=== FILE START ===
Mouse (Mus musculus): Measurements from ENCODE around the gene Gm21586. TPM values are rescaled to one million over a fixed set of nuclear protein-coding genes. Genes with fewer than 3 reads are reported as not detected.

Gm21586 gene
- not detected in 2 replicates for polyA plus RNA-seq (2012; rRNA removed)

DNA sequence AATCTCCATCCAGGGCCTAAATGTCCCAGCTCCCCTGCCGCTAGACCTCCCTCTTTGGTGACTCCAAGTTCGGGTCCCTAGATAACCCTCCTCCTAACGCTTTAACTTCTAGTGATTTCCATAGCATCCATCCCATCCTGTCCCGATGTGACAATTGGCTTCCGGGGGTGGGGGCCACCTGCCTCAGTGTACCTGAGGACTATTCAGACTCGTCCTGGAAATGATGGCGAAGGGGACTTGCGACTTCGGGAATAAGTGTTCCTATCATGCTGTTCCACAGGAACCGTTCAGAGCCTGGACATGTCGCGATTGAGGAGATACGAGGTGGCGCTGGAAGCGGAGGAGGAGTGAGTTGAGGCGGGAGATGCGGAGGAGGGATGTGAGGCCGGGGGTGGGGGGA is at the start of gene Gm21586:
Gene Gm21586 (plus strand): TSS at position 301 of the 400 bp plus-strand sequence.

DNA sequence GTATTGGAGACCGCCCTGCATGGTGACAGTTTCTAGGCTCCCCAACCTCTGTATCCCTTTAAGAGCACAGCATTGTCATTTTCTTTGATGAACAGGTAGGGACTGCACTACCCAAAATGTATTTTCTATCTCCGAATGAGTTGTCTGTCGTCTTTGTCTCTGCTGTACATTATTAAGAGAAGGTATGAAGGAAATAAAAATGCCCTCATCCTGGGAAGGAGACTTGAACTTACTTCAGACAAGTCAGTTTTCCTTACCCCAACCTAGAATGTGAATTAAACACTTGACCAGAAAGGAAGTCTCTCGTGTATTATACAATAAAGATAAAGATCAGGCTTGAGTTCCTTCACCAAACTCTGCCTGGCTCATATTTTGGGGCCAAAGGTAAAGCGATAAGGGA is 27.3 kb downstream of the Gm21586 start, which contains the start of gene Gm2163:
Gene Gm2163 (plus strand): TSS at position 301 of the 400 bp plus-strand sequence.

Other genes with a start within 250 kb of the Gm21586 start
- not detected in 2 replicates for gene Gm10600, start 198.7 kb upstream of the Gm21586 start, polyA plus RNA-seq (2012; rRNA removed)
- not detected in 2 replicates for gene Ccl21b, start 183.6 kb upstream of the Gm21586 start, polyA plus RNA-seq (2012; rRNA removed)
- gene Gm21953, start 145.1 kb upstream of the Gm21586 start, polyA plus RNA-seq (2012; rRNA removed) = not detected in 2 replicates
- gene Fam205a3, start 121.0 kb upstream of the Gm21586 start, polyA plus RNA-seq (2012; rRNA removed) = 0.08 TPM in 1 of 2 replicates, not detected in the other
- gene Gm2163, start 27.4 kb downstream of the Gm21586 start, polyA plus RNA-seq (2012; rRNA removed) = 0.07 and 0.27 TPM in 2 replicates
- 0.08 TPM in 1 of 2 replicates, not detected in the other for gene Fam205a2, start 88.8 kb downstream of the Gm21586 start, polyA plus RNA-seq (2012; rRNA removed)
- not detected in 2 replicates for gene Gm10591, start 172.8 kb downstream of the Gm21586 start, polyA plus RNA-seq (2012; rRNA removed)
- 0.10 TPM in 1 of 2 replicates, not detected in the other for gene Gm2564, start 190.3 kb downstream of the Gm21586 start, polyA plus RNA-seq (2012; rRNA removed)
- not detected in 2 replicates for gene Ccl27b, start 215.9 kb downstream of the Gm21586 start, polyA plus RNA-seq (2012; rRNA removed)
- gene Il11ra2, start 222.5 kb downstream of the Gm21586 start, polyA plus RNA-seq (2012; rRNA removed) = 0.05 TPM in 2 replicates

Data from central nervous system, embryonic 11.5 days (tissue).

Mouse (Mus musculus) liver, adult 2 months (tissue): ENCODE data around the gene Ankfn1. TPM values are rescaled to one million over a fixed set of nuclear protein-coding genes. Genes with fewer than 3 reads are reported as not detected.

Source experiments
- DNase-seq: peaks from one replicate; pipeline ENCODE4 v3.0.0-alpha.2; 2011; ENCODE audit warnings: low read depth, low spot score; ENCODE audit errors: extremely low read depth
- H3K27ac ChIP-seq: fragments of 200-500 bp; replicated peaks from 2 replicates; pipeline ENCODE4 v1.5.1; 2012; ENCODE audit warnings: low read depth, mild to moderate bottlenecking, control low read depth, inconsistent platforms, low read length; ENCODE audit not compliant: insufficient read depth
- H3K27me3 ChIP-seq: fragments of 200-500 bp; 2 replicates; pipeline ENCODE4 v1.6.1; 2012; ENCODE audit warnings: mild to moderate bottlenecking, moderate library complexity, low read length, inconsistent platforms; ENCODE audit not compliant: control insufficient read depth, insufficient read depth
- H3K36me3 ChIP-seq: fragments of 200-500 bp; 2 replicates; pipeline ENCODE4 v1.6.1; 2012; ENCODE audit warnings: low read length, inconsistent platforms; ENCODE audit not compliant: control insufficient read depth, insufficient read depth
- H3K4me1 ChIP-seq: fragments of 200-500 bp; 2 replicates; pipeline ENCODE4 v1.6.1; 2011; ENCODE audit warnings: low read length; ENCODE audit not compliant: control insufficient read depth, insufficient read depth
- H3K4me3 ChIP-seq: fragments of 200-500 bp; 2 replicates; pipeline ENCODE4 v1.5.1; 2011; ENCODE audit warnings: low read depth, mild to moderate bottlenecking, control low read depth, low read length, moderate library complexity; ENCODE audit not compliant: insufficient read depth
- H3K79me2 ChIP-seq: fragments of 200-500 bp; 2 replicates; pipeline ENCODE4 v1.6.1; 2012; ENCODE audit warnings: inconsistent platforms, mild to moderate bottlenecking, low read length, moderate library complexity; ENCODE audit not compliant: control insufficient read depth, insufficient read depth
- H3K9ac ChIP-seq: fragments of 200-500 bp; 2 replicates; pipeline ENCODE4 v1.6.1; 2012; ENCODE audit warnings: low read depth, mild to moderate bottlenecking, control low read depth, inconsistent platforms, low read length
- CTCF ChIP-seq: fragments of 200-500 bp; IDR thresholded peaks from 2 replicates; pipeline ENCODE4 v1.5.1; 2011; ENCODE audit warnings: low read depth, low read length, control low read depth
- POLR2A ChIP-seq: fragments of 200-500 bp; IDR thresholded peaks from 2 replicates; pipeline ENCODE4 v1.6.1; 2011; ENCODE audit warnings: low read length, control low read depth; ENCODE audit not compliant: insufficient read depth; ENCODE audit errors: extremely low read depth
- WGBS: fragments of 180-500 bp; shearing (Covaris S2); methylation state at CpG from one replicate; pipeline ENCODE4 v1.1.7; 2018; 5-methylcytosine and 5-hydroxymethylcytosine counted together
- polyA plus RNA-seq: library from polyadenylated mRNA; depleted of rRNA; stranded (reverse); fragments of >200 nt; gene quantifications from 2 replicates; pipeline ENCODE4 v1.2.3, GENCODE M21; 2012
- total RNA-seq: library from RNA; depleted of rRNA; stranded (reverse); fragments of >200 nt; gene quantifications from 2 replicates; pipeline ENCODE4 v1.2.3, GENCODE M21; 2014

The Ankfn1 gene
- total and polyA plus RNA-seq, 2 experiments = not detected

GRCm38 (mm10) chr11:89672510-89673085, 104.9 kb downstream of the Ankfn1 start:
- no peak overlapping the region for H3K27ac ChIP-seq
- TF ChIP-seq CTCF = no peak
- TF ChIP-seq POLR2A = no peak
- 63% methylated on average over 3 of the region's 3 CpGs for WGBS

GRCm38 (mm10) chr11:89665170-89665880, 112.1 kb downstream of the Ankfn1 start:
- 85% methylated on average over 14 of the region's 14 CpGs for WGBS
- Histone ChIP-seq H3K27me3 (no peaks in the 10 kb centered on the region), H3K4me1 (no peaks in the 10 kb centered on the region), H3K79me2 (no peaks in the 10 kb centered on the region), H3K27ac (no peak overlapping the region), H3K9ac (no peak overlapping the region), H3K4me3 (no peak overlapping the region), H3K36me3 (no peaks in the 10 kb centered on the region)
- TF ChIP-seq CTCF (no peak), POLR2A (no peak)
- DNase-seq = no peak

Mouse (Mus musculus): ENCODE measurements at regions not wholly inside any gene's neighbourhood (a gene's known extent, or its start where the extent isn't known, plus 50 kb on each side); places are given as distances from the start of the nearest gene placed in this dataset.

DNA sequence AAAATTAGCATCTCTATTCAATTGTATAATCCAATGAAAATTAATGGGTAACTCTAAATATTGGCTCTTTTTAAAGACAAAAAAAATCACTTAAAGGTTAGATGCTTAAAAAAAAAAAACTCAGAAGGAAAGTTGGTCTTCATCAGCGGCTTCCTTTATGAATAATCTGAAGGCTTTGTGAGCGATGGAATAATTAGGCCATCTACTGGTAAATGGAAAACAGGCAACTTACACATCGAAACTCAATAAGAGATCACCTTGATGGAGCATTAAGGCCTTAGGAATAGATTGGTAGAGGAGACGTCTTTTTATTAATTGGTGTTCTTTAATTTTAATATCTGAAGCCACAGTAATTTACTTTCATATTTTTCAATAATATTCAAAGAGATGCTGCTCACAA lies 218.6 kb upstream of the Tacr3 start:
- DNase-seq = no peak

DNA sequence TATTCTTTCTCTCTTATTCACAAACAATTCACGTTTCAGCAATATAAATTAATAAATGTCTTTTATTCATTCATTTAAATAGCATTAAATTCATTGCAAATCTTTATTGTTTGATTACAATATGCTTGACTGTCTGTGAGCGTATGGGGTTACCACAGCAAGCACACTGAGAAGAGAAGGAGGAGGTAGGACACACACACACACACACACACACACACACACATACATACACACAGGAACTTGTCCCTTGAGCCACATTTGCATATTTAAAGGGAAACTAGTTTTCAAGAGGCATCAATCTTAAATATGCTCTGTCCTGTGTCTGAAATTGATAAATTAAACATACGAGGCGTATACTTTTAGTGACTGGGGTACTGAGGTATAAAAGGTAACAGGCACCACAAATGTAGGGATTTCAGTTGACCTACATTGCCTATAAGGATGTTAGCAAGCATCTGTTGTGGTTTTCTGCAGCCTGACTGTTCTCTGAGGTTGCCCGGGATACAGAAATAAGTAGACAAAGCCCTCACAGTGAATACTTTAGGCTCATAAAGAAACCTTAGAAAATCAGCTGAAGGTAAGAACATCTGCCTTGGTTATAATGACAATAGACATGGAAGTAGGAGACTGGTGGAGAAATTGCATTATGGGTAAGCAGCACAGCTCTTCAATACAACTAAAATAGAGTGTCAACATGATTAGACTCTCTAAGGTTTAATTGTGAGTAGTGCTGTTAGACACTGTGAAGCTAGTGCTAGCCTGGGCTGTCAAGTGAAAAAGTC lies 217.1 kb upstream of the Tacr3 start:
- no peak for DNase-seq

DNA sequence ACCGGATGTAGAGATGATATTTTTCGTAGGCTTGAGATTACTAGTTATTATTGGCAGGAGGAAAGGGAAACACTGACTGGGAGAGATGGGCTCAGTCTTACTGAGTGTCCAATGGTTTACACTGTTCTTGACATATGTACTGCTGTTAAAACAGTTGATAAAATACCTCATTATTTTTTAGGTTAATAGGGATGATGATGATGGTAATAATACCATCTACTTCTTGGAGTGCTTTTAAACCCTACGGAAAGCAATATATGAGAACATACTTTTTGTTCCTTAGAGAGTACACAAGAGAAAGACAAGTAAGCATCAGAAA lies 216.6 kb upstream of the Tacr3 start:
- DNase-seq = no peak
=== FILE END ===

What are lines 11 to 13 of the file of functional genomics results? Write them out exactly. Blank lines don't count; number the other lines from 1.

- gene Gm21953, start 145.1 kb upstream of the Gm21586 start, polyA plus RNA-seq (2012; rRNA removed) = not detected in 2 replicates
- gene Fam205a3, start 121.0 kb upstream of the Gm21586 start, polyA plus RNA-seq (2012; rRNA removed) = 0.08 TPM in 1 of 2 replicates, not detected in the other
- gene Gm2163, start 27.4 kb downstream of the Gm21586 start, polyA plus RNA-seq (2012; rRNA removed) = 0.07 and 0.27 TPM in 2 replicates